U.S. Spent Billions on Afghanistan and Failed to Build a Sustainable Economy
The U.S. spent $145 billion over two decades in Afghanistan to turn one of the poorest nations on earth into a self-sustaining economy—the boldest effort this century at Western nation-building. That project has largely failed.
Afghanistan’s economy did grow, and millions of Afghans gained access to education, healthcare and jobs. But the economy that the U.S. helped build relies overwhelmingly on foreign aid, most of which evaporated overnight. Afghanistan’s economy—and the welfare of its people—is on the verge of collapse following the U.S. exit last month and the Taliban takeover, international experts say.
“When aid was there, we were able to pay salaries, buy electricity and we were able to fund our national army,” said Salma Alokozai, who served in the fallen Afghan government’s finance and education ministries, and liaised with the World Bank and International Monetary Fund. “The private sector was doing fine. Right now, there is no private sector, and there is no aid money.”
One U.S. Defense Department official put it more bluntly, telling the U.S. Special Inspector General for Afghanistan Reconstruction (Sigar) in a report last month: “When you look at how much we spent and what we got for it, it’s mind-boggling.”
P. Michael McKinley, the U.S. ambassador to Afghanistan from 2014 to 2016, acknowledged, “On balance, nation-building in Afghanistan was not a success.”
The U.S. alone spent $145 billion over 20 years to rebuild Afghanistan, according to Sigar, a watchdog agency created by Congress. That is on top of $837 billion in U.S. military spending on the country. That exceeds the roughly $137 billion, in today’s dollars, that the U.S. spent on the Marshall Plan to rebuild Europe after World War II, according to Sigar, and the roughly $70 billion spent to rebuild Iraq.
Critics say foreign aid built infrastructure—roads, schools, health facilities—but not a self-sustaining private sector. The money “often went into projects that were not sustainable with existing Afghan revenues or other ways they could support it going forward without the U.S.,” said Catherine Lutz, co-founder of Costs of War, a project at Brown University that studies U.S. spending in foreign countries.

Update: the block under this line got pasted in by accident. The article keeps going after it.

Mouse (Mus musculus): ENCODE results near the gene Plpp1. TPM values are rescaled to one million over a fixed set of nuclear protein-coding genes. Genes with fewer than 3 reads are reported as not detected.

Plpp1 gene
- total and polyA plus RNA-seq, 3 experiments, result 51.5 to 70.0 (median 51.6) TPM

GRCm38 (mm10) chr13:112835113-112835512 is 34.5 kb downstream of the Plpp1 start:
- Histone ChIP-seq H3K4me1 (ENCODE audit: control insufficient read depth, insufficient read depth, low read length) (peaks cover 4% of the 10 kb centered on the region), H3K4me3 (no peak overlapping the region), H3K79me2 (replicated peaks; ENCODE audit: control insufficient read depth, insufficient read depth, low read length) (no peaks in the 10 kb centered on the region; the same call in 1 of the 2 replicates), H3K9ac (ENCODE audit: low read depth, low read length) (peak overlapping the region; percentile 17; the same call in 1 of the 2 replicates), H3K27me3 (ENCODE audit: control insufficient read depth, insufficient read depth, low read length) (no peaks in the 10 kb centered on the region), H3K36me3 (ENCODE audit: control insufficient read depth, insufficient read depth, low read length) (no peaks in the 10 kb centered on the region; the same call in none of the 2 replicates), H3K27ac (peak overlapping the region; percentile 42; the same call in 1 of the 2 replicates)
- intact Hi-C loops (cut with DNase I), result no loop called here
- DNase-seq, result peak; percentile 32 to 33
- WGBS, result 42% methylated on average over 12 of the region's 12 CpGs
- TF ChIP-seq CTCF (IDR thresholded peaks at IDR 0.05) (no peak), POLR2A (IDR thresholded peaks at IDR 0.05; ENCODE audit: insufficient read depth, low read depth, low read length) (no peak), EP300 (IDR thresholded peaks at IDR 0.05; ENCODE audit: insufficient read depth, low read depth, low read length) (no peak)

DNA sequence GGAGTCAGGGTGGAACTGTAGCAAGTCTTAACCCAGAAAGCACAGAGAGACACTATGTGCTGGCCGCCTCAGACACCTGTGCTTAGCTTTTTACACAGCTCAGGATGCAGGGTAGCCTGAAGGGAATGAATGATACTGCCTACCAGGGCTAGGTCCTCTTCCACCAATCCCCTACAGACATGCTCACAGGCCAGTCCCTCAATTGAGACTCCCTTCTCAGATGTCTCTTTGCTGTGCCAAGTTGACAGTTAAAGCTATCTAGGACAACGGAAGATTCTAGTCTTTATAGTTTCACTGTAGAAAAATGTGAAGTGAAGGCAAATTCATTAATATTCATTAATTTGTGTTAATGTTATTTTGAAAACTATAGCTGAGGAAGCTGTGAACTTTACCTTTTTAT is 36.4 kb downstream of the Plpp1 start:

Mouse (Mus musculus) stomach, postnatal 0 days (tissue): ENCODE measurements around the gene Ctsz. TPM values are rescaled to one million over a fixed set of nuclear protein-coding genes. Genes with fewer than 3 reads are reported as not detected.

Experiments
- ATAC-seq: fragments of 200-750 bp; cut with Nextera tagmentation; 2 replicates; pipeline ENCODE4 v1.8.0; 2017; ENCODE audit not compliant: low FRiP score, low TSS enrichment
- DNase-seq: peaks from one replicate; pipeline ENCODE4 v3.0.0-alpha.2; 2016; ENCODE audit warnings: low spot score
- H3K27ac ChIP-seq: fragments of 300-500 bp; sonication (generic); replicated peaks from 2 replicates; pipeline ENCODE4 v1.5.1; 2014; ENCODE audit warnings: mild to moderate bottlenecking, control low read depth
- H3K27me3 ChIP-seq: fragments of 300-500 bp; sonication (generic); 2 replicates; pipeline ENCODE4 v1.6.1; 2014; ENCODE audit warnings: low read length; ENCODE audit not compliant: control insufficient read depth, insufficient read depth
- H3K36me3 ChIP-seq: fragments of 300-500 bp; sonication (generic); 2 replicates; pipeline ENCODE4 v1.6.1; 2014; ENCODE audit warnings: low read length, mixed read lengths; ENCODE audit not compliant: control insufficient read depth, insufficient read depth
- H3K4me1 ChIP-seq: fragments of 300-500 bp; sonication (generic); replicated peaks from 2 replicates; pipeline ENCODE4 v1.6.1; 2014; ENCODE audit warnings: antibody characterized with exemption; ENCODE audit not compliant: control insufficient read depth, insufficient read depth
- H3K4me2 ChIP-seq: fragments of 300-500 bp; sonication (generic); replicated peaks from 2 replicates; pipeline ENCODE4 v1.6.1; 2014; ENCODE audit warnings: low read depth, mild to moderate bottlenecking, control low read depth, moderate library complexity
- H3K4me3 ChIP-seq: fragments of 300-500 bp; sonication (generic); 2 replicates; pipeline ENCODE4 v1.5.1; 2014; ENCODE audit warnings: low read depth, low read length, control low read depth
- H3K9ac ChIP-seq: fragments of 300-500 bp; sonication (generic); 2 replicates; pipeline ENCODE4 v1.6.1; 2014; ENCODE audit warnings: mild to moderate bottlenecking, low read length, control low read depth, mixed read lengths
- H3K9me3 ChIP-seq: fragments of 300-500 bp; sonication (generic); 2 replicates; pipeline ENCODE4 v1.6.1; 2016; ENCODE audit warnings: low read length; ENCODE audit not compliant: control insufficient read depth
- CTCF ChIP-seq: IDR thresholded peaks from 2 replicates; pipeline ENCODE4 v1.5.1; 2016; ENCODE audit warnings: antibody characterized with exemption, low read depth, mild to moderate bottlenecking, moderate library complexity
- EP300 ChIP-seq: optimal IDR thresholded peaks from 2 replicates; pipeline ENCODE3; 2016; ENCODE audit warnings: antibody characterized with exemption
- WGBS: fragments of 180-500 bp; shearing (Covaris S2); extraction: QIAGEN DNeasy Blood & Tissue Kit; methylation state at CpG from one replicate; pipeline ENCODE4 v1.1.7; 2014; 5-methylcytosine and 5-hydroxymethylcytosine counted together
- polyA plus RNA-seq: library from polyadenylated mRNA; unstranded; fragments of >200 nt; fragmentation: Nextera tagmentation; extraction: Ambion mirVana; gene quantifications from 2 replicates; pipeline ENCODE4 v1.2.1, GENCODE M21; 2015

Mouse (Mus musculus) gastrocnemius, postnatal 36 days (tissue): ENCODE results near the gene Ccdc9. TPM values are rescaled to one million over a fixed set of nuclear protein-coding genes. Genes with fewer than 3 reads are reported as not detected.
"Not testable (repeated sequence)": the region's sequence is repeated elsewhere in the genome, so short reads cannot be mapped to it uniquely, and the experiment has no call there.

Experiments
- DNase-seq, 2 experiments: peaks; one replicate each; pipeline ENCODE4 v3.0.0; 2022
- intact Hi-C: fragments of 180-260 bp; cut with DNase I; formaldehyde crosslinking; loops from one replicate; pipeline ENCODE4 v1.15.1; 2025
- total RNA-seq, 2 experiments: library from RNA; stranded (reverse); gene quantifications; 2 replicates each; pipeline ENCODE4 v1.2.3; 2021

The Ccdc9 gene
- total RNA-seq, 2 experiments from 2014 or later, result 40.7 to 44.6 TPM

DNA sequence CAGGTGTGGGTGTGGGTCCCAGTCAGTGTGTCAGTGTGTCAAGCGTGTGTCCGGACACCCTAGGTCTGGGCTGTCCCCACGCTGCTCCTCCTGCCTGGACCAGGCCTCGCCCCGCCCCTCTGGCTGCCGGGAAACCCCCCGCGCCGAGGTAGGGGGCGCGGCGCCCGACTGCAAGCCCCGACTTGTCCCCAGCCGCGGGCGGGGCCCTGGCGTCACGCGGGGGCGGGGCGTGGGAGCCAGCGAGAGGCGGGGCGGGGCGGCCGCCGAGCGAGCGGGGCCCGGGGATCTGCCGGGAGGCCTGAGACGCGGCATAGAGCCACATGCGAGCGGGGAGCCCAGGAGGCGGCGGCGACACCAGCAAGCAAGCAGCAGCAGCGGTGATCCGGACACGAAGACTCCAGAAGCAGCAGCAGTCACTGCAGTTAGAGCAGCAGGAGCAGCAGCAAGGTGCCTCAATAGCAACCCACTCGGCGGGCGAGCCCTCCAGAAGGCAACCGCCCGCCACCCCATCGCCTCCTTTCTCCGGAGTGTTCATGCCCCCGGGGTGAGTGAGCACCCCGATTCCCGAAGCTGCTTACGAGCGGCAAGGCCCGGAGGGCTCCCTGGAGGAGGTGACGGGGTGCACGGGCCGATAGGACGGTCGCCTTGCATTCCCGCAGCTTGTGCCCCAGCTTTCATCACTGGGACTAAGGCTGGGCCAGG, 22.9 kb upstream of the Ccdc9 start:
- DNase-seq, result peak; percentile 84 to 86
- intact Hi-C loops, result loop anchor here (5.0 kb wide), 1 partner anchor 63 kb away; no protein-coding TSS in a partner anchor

Much of the aid flowed through U.S. contractors to meet U.S. priorities, such as counterinsurgency and battling suspected terrorists, rather than to Afghans and Afghan-owned businesses. Afghan officials have for years complained they didn’t have enough influence over what aid money was spent on. The torrent of money also fed corruption that undermined the legitimacy of the Washington-backed government. Public distrust of leaders in Kabul eased the Taliban’s return to power.
“Corruption was the biggest reason the government fell,” said Ms. Alokozai.
The failure to strengthen the Afghan state was most stark in agriculture. Despite $2 billion in U.S. spending, farming output has barely increased over the past two decades. Its share of gross domestic product has fallen to 20% from 70% in 1994, even though two in three Afghans still live in rural areas.
In 2010, the U.S. Department for Agriculture paid the American Soybean Association to introduce soybeans to Afghan farmers. Yet a U.K. government study two years earlier concluded the growth and harvest cycle of the crop and its water needs didn’t suit the Afghan farming system. The ASA didn’t study the feasibility of the project before it was implemented, according to a 2014 letter by Sigar.
An Afghan farmer who took part in the soybean project in Balkh province said there wasn’t enough water to grow the crop, the proper seeds weren’t available locally, and there was no market for any harvested crops. “It was a big failure,” the farmer said. Sigar agreed.
ASA spokeswoman Wendy Brannen disputed that. She said the project had achieved “successes in line with or exceeding its original objectives.” She added, “Our acceptability and sensory analyses showed that Afghans eat and like soy and that it could be a viable source of protein in a very protein deficient country.”